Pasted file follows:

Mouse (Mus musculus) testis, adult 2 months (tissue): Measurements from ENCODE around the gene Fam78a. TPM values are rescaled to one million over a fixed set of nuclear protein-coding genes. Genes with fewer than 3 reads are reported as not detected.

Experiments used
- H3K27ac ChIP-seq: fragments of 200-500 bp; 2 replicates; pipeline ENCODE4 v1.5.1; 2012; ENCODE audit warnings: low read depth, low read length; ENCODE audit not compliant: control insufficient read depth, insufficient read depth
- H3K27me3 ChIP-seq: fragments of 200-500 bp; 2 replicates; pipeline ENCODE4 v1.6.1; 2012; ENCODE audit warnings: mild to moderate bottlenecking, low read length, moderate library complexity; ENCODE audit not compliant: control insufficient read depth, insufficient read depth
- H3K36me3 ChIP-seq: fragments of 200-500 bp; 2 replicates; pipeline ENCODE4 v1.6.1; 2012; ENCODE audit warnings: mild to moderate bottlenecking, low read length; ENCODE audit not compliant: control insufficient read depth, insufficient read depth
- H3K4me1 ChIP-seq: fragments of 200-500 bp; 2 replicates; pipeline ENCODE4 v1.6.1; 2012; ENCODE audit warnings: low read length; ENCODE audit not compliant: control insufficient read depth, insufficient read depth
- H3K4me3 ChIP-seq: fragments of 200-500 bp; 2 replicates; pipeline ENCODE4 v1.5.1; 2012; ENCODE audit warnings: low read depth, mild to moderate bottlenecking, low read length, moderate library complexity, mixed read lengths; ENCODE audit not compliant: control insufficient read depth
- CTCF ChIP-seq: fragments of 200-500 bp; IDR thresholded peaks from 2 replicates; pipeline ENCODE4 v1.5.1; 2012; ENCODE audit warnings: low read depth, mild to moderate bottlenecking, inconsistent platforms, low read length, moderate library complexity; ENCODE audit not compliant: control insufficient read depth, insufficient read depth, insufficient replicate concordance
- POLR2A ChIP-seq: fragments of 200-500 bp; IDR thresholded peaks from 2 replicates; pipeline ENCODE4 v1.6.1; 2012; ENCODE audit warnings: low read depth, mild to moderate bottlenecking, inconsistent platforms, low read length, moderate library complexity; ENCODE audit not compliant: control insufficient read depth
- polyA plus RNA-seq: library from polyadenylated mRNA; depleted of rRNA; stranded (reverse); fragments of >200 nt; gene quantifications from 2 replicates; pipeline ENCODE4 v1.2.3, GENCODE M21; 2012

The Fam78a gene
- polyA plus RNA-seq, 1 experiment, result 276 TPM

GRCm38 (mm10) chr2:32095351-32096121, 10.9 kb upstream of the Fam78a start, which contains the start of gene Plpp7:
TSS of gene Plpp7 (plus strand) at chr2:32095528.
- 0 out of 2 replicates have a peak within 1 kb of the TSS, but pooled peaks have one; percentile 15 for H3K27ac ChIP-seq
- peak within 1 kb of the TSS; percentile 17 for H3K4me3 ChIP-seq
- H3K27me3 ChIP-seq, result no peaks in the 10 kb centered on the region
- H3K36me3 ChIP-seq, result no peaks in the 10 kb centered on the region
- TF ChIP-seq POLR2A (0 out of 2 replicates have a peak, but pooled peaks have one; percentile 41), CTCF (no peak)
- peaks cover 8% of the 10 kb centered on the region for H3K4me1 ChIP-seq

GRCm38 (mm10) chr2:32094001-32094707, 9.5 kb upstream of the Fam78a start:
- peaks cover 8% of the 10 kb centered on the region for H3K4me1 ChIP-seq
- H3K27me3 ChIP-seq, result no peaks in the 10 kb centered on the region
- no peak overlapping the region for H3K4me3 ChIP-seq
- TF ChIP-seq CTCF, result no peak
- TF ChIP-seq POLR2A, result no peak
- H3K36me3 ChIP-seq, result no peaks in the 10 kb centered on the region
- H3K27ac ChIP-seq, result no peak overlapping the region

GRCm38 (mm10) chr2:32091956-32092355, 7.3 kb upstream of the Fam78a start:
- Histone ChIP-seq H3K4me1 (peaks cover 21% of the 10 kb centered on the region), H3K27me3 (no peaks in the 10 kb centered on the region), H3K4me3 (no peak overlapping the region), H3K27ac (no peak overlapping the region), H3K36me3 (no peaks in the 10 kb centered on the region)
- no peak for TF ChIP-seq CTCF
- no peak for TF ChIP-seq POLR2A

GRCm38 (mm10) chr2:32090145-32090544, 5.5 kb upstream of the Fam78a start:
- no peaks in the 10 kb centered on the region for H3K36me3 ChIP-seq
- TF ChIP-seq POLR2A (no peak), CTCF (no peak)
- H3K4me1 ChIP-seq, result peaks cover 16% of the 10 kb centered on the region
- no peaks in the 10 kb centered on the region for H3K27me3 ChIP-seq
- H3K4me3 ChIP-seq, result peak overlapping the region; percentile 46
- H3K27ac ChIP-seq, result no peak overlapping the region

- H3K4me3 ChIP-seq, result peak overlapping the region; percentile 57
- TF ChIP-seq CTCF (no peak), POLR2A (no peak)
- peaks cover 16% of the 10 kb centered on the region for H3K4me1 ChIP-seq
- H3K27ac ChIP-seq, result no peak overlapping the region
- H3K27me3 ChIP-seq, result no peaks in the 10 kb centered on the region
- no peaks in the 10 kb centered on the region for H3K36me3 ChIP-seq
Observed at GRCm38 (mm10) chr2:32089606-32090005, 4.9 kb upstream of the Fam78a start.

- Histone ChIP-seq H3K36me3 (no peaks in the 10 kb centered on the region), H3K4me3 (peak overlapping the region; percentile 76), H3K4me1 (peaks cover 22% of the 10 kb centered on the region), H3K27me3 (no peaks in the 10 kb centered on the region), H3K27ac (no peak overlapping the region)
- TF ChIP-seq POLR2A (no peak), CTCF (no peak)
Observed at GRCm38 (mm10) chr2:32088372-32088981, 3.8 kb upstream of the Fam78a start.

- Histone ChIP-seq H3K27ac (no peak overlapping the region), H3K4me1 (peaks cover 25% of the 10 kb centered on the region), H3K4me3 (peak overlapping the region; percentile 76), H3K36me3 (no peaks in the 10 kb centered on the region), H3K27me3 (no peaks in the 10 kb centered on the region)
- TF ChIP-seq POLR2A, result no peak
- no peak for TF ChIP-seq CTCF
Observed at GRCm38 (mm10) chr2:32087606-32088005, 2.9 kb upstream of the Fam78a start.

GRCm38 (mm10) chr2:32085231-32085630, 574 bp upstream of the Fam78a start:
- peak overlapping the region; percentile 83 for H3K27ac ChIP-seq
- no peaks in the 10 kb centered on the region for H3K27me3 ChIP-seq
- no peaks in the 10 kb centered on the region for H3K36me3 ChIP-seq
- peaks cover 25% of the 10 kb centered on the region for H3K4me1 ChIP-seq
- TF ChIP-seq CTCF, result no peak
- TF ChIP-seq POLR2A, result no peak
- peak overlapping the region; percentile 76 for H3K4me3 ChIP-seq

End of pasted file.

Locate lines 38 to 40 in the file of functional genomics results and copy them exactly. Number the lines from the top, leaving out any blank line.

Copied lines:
- H3K4me3 ChIP-seq, result peak overlapping the region; percentile 46
- H3K27ac ChIP-seq, result no peak overlapping the region

- H3K4me3 ChIP-seq, result peak overlapping the region; percentile 57